MATT TAIBBI: Well, this book grew out of my experience covering Wall Street. I’ve obviously been doing it since the crash in 2008. And over and over again, I would cover these very complex and often very socially destructive capers committed by white-collar criminals. And the punchline to all of the stories were basically the same: Nobody would get indicted; nobody went to jail. And after a while, I started to become interested specifically in that phenomenon. Why was there no enforcement of any of this? And around the time of the Occupy protest, I decided to write this book, and then I shifted my focus to try to learn a lot more for myself about who does go to jail in this country, because I thought you really can’t make this comparison accurately until you learn about both sides of the equation, because it’s actually much more grotesque to consider the non-enforcement of white-collar criminals when you do consider how incredibly aggressive law enforcement is with regard to everybody else.
AARON MATÉ: Now, you spent time with the—with the poor and vulnerable and people of color, who have been targeted by this system. There was one case of a man in New York, who lives in Bed-Stuy, standing outside of his home—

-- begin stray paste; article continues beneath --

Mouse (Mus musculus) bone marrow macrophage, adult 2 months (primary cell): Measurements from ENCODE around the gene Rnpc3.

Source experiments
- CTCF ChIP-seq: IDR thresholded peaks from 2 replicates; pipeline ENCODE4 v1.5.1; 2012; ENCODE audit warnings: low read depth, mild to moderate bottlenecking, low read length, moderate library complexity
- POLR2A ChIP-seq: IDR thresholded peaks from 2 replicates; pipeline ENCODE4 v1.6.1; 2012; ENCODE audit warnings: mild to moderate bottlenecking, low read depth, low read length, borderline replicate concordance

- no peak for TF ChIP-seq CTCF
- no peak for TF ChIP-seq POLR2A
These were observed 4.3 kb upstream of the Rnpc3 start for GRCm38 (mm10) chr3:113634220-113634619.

AARON MATÉ: —who was arrested. Can you take it from there?
MATT TAIBBI: Yeah, sure. I was actually in a—I was in a law office in Brooklyn, and I was actually waiting to speak to a lawyer about another case, when I met this 35-year-old African-American man, a bus driver. And I asked him what he was there for, and he told me that he had been arrested for, quote-unquote, "obstructing pedestrian traffic." And I thought he was kidding. You know, I didn’t know what that meant. And I asked him to show me his summons, and he pulled out a little—little piece of pink paper, and there it was. It was written, you know, "obstructing pedestrian traffic," which it turns out it meant that he was standing in front of his own house at 1:00 in the morning, and the police just didn’t like the way he looked and arrested him.
And this is part of the disorderly conduct statute here in New York, but this is one of these offenses that people get roped in for. It’s part of what a city councilman in another city called an "epidemic of false arrests," basically these new stats-based police strategies. The whole idea is to rope in as many people as you can, see how many of them have guns or warrants, and then basically throw back the innocent ones. But the problem is they don’t throw back everybody. They end up sweeping up a lot of innocent people and charging them with really pointless crimes.